A couple of weeks ago, 30 somewhat funky looking pianos were placed… More Posted on 12-15-22
Kindness Has Its Own Rewards
I’m the first to admit I’m a big fan of retail therapy. On the other hand, I don’t consider shopping for groceries to be fun at all. For me grocery shopping is definitely a chore.
However, as I was buying groceries today, it seemed the clerk at my checkout was even less of a fan.
She just looked so miserable I felt compelled to find something positive to say.
Glancing at her I smiled and said, “You’re definitely a good…
Posted on 11-29-22
Ocean Freighter or Canoe?
While there are some who might envy those who are self-employed as social entrepreneurs, the reality is that it often comes with long hours and sleepless nights. On the flip side, it comes with many advantages.
For sure working for larger institutions or businesses comes with more security and a pension, but as I recently explained to a colleague, it’s akin to the difference between trying to steer a highly loaded ocean freighter and a nimble, flexible canoe.
The canoe is far easier to manage and better able to…
Posted on 11-21-22
It’s So Tempting To Play Ostrich
Curiosity velocity is a positive attribute, but sometimes we may not like what we find.
I recently stumbled across a 2022 study by Lancet Planetary Health that surveyed 10,000 people between the ages of 16 to 25 from 10 different countries.
Here’s the sad part.
Three-quarters of those surveyed said, “the future is frightening” with more than half believing that “humanity is doomed.” Nearly 4 in 10 said that they were hesitant about having children.
Some 58 percent of those surveyed said their…
Posted on 11-15-22
The Soft Side of Innovation
I have a brain that is constantly leapfrogging.
So while my thought processes may not be typical, I’ve learned over the years to roll with it and explore whenever I can. While it often makes for chaotic conversations in my head, it typically leads to learnings that are deep, meaningful, and informative.
As a result, when my brain recently landed on the topic of focus groups, it seemed important to pay attention.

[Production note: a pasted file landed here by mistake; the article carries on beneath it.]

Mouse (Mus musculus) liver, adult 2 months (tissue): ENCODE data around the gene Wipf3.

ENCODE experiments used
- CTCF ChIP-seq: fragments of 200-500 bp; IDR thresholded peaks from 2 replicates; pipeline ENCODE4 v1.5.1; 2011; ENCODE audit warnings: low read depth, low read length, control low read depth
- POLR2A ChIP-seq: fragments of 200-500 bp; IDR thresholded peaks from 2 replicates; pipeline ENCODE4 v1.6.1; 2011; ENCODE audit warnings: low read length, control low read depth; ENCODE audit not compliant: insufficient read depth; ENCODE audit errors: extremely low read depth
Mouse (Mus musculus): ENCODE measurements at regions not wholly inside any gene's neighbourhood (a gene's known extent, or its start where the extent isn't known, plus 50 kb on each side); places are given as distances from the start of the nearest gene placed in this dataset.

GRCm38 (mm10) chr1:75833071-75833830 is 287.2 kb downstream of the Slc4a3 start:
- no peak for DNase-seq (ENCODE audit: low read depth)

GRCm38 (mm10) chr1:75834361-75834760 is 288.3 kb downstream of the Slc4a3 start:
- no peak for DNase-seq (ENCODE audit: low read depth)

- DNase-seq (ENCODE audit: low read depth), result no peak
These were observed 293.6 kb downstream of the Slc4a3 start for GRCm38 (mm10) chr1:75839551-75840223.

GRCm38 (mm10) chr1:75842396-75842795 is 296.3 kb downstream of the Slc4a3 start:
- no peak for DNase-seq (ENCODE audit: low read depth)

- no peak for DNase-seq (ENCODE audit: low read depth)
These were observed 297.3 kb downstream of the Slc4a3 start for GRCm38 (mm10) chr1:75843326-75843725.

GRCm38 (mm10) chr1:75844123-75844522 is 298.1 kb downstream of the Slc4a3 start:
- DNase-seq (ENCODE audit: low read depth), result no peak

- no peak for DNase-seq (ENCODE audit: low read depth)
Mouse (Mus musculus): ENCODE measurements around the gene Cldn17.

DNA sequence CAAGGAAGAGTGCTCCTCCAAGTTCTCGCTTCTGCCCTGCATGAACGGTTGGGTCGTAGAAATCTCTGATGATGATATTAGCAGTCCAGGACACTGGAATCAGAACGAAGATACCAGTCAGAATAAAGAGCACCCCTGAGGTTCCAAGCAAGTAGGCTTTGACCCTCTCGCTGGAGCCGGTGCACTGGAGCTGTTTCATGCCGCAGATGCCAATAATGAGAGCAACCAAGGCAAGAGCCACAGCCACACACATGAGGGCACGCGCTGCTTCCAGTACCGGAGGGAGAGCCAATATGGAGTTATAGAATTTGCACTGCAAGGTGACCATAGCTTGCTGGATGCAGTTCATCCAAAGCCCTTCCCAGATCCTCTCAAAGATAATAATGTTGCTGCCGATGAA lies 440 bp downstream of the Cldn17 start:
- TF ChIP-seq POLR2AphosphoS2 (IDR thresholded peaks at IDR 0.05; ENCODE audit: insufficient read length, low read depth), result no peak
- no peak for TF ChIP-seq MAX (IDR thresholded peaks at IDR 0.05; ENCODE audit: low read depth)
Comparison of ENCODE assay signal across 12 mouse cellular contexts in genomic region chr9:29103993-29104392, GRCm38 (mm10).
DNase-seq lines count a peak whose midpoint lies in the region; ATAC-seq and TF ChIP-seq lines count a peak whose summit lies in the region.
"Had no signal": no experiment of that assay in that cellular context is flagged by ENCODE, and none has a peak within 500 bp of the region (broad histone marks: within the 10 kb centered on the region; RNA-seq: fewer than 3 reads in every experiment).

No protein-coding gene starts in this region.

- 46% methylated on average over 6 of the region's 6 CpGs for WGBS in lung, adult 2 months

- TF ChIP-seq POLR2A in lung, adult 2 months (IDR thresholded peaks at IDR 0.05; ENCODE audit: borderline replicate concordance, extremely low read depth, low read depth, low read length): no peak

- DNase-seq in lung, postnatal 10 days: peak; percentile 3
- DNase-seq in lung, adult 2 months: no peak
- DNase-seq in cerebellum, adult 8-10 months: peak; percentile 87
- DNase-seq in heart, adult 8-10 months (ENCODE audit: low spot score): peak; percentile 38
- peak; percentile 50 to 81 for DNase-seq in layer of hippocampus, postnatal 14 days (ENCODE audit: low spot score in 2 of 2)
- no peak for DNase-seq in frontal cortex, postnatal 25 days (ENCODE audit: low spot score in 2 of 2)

Not as random as it might sound, the subject was…
Posted on 11-11-22
Are You a Positive Deviant?
I was recently described by a colleague as being a positive deviant. When she saw me flinch, she instead suggested I was a maverick. While she clearly thought both terms were complimentary, I’m not sure everyone would agree.
After all, does anyone say, ‘I want to be a positive deviant when I grow up?’ Is it even a conscious choice? More likely, colouring outside the lines is something one is wired to do.
Regardless, research does indicate that Positive Deviance (PD) is based on the…
Posted on 11-06-22
The Tattoo That Made Me Want One
While I like to consider myself as one who loves change and embraces trends, tattoos are something I’ve personally never been able to get behind.
In part its because when I was growing up tattoos weren’t especially mainstream. Unless of course you considered sailors, bikers, and criminals to be mainstream.
Mostly though, I’m not a fan because I’m easily bored and tattoos are just so darned permanent. Heck, I get tired of wearing the same sweater after… More Posted on 10-25-22
The Invention that Sidetracked Education
Some people, including myself, have asked why I chose to leave a secure position at a college a number of years ago. The truth is I really didn’t have a definitive answer.
Part of it was fueled by a desire for new challenges, however, it was still somewhat perplexing, particularly as after leaving, I continued to be drawn to anything that provided an opportunity to teach, facilitate, train, or provide an environment for transferring knowledge in some way.
My teaching direction is gradually moving away…
Posted on 10-18-22